In the context of a general reduction in the size of American military forces during 1990 and 1991, the Department of Defense and the Army considered three changes that would impact SEAD. First, they planned to reduce SEAD's special weapons during the period 1991 to 1998. The Army Materiel Command ("AMC") ordered the Depot System Command ("DESCOM") to arrange for the consolidation and storage of the Army's special weapons at a single site, not SEAD. Second, the Department of Defense ordered that all industrial plant equipment functions be performed at Defense Logistics Agency ("DLA") facilities. Because SEAD was not a DLA facility, its industrial plant equipment mission was scheduled to be reduced, resulting in a loss of 122 civilian positions by October 1992. Finally, the 833d Ordnance Company would be deactivated in September 1992.


In August 1991, AMC ordered DESCOM to study the proposed actions in accordance with Army Regulation 5-10 ("AR 5-10") which specifies the procedures required for the reduction of civilian employment by 50 persons or 10%, whichever is less. On September 27, 1991, while this study was proceeding, President Bush ordered the Defense Department to eliminate all ground-launched tactical nuclear forces from the American arsenal. This order reoriented the Army's efforts from consolidation of the special weapons program to total elimination of ground-launched tactical nuclear weapons as a class. Consequently, the Army modified its AR 5-10 proposal to recommend that SEAD be downgraded from a depot to a "depot activity" with the concurrent elimination of the 442 civilian positions with responsibility for special weapons. The total number of civilians employed at SEAD would as a result drop from 847 to 285, a decline of nearly 70%.2 The Secretary of the Army approved these recommendations on July 2, 1992.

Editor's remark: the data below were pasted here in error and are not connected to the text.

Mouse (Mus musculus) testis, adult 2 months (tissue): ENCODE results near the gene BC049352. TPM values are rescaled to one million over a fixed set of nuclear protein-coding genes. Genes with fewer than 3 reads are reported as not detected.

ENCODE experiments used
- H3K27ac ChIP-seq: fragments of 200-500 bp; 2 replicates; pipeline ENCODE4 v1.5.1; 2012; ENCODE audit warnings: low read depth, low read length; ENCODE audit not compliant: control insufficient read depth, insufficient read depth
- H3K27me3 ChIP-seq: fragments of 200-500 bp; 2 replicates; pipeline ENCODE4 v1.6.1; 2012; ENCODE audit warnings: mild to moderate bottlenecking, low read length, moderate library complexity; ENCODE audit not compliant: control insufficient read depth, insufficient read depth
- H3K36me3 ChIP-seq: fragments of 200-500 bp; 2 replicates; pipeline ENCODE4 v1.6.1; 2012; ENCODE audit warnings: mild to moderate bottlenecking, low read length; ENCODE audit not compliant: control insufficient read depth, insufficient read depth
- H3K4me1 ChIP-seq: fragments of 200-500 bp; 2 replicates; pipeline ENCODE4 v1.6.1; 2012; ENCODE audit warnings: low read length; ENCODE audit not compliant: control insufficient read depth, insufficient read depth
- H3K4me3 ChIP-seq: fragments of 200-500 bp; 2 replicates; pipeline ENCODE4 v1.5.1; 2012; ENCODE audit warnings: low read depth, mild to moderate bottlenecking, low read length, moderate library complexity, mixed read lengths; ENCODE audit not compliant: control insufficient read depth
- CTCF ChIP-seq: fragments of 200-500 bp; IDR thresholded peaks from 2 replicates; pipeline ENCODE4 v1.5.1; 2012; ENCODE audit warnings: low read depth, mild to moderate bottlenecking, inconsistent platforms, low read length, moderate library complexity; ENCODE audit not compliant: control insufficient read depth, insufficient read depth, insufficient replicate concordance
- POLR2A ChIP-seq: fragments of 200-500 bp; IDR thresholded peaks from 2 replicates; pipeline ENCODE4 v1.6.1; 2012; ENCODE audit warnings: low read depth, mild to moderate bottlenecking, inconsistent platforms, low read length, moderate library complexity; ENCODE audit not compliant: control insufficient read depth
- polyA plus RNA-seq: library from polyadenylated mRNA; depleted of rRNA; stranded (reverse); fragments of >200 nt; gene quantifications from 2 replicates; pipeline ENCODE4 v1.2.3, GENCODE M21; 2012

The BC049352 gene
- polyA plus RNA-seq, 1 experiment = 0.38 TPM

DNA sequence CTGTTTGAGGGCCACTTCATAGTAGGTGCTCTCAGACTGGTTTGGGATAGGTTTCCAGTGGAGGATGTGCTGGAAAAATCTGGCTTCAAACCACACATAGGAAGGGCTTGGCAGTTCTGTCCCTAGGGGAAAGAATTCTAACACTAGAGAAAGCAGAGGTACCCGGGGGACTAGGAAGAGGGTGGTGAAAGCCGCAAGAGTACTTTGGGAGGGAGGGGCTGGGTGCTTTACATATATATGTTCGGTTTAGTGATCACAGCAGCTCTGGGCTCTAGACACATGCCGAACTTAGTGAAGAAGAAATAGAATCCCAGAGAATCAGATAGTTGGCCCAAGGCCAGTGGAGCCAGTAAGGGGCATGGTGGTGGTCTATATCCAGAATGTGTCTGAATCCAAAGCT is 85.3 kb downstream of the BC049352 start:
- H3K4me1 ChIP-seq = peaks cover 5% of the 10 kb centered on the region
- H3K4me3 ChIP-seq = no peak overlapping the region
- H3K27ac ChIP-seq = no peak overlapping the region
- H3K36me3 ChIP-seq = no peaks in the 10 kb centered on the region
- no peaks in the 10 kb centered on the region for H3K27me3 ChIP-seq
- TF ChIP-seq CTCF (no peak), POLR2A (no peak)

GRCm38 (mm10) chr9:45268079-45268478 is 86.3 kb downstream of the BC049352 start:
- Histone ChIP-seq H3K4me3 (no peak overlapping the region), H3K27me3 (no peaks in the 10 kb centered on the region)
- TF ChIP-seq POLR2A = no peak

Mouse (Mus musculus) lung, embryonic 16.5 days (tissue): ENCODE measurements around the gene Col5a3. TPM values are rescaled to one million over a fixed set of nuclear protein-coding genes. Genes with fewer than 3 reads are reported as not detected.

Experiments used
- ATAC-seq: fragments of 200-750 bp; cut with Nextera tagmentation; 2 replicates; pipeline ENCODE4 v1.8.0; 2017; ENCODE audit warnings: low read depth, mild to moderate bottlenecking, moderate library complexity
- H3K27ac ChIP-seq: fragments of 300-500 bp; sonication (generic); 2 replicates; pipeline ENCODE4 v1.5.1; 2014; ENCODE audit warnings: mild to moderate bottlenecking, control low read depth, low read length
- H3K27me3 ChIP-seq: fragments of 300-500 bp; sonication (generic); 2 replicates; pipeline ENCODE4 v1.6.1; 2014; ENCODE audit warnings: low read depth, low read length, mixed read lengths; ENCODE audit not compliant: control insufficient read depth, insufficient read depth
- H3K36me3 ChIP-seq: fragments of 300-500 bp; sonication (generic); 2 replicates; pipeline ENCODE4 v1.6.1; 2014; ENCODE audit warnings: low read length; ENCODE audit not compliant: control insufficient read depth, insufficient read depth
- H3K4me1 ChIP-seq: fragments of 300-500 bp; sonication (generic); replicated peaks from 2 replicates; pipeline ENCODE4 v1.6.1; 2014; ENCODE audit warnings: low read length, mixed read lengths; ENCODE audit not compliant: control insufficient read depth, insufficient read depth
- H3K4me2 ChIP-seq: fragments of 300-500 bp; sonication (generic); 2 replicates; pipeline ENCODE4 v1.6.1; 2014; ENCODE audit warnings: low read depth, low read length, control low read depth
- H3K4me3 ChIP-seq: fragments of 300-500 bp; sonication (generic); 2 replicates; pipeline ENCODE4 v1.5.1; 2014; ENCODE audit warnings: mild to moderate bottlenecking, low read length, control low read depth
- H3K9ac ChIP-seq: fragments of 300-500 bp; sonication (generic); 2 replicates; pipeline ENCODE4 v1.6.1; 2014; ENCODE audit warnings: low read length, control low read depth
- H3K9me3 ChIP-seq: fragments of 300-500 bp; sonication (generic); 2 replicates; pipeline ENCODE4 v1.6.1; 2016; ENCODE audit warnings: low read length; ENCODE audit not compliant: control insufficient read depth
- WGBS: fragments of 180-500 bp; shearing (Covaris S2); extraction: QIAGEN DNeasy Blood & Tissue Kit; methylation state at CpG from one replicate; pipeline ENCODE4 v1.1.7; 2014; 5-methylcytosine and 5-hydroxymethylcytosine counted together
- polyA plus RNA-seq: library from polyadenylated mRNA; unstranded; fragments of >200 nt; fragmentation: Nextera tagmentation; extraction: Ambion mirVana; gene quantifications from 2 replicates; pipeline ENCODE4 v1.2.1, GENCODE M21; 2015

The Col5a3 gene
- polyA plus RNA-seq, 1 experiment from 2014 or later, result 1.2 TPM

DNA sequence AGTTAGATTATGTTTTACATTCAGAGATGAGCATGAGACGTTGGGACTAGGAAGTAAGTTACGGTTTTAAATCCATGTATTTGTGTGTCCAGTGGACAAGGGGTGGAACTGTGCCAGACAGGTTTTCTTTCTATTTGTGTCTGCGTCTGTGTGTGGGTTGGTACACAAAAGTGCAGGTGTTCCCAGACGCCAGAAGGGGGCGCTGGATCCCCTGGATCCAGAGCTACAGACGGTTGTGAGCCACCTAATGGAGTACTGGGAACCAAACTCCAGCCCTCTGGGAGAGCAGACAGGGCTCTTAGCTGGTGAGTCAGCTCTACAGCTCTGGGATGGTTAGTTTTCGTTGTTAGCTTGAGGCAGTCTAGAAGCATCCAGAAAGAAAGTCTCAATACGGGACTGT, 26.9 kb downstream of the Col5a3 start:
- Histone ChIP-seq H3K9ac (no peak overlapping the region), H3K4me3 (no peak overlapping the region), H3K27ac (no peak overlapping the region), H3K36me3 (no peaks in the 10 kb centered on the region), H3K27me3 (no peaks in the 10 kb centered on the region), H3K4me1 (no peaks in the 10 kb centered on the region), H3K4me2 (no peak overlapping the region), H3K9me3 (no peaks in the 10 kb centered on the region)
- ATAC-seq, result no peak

On September 9, 1992, Seneca brought the present action seeking injunctive relief from the proposed RIF on the grounds that it failed to comply with BRAC. The authority for the closure and realignment of military installations (and certain limitations on that authority) derive from 10 U.S.C. Sec. 2687. It provides that:


(a) ... no action may be taken to effect or implement (1) the closure of any military installation at which at least 300 civilian personnel are authorized to be employed [or] (2) any realignment with respect to any [such] military installation ... (1) involving a reduction by more than 1,000, or by more than 50 percent, in the number of civilian personnel authorized to be employed at such military installation at the time the Secretary of Defense or the Secretary of the military department concerned notifies the Congress under subsection (b) of the Secretary's plan to close or realign such installation ... unless and until.... (b) ... the Secretary of Defense or the Secretary of the military department concerned notifies the Committees on Armed Services of the Senate and House of Representatives, as part of an annual request for authorization of appropriations to such Committees, of the proposed closing or realignment and submits with the notification an evaluation of the fiscal, local economic, budgetary, environmental, strategic, and operational consequences of such closure or realignment....